The True Enigma
And So It Ends
This morning, Derek Jeter got out of bed and realized that he had nothing to do! His season, and his career, ended yesterday. He did manage to proved us one last highlight though, getting a game-winning single in his last at-bat in Yankee Stadium.
He came into the league when baseball may have needed him the most. The league was only a few years removed from a labor dispute that had cost Major League Baseball the World Series, he also provided stability as baseball went through the steroid era.
And while he excelled both at the plate and in the field, his greatest feat may have been staying out of the public eye.
Hiding In NYC?
"Sports-Entertainer" Jeff Hardy, among his many nicknames, is called "the enigma". Jeter may have earned that nickname even better.
Playing in a city that, no offense to Los Angeles, may be the media capital of the United States, and for one of the most celebrated sports franchises in the world, Derek Jeter managed to keep a low profile. Rarely did you hear of him in the media for getting arrested, etc. Early in his career, he did seem to be linked to a variety of actresses, musicians, etc, but this too faded.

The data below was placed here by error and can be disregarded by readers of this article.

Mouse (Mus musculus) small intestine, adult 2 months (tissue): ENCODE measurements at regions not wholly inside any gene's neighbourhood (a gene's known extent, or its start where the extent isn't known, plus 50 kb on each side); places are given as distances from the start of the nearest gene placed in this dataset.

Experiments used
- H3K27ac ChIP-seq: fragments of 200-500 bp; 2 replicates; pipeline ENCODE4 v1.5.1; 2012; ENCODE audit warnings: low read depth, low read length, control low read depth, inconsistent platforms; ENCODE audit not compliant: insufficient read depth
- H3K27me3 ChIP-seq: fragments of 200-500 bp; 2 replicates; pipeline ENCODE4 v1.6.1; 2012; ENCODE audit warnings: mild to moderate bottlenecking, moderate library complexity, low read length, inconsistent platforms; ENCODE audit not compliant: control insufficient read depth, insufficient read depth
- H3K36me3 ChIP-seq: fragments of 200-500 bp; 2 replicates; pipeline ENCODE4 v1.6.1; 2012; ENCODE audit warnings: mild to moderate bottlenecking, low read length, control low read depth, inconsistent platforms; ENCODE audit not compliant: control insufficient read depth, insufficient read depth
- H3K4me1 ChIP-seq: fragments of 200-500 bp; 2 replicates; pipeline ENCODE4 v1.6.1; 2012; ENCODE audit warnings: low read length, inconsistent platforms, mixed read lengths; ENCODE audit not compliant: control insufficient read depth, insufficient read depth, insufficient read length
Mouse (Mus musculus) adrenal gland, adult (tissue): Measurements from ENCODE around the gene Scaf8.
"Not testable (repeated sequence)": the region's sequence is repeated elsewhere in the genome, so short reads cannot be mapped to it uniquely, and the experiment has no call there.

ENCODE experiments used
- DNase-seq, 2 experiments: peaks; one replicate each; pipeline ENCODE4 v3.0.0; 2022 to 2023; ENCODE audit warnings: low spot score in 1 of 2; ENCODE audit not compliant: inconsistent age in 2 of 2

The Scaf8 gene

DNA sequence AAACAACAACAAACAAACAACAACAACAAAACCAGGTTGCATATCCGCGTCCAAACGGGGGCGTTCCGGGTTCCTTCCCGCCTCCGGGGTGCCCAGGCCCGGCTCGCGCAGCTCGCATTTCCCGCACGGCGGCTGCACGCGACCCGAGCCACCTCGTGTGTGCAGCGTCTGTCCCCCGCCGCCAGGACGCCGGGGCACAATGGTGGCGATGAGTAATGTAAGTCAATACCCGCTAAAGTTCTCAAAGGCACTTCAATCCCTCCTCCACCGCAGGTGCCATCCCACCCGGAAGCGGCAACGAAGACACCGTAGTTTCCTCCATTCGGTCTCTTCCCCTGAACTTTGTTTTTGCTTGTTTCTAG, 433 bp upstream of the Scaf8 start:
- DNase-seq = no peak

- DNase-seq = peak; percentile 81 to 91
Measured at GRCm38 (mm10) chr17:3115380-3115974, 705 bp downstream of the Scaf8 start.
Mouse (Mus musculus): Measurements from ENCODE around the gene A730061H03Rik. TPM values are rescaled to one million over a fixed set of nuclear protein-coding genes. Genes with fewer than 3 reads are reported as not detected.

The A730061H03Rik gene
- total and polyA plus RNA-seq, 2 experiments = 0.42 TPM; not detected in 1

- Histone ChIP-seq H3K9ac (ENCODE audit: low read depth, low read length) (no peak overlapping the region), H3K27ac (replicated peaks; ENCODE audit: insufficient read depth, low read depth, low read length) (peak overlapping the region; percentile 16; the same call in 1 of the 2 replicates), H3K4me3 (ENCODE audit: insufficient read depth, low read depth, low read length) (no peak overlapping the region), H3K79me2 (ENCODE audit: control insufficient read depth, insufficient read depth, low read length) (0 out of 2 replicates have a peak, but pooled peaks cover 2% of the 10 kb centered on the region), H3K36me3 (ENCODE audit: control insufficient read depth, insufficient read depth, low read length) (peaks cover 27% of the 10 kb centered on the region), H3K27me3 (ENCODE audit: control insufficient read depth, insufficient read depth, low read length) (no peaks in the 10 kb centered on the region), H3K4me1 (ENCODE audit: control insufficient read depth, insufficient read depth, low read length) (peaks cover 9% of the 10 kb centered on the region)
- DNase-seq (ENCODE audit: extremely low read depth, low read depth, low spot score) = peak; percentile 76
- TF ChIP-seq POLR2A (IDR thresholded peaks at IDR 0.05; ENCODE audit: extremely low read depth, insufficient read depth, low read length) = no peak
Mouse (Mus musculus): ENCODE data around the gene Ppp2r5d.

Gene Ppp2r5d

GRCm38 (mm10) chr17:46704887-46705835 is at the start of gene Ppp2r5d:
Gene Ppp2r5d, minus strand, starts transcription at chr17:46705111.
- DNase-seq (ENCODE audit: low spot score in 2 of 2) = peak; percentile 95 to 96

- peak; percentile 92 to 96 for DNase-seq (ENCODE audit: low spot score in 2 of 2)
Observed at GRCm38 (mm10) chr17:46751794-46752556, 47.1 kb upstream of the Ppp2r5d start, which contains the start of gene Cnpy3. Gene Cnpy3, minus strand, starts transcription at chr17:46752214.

As his career entered the age of social media, where anyone with a cell phone can be photographer or videographer, Jeter still managed to stay out of the public eye.
It will be interesting to see how much we see of Jeter now that he has retired. I have a feeling one of the next times we see Jeter in public will be in Cooperstown when he is inducted into the Baseball Hall of Fame. I personally think he has the potential to be a unanimous first-ballot inductee.
The New Prince
Jeter may have been the face not just of the Yankees, but of Major League Baseball. This leaves baseball in a predicament. Who to take up his crown.
Two names that come to mind are Mike Trout and Andrew McCutchen. Both are talented athletes and seem like excellent role models.
As a Pirates fan, I would like to see McCutchen inherit that role, but it may be unlikley. For one, Pittsburgh is not a large market, Trout plays in Los Angeles and has the power of that city's media.
A second issue is McCutchen's appeance. While his dreds trailing behind him as his makes a diving catch or admires a home run makes for great footage, is that the face Major League Baseball wants.
Of course, with baseball having difficulties reaching urban youth, maybe he is the best choice.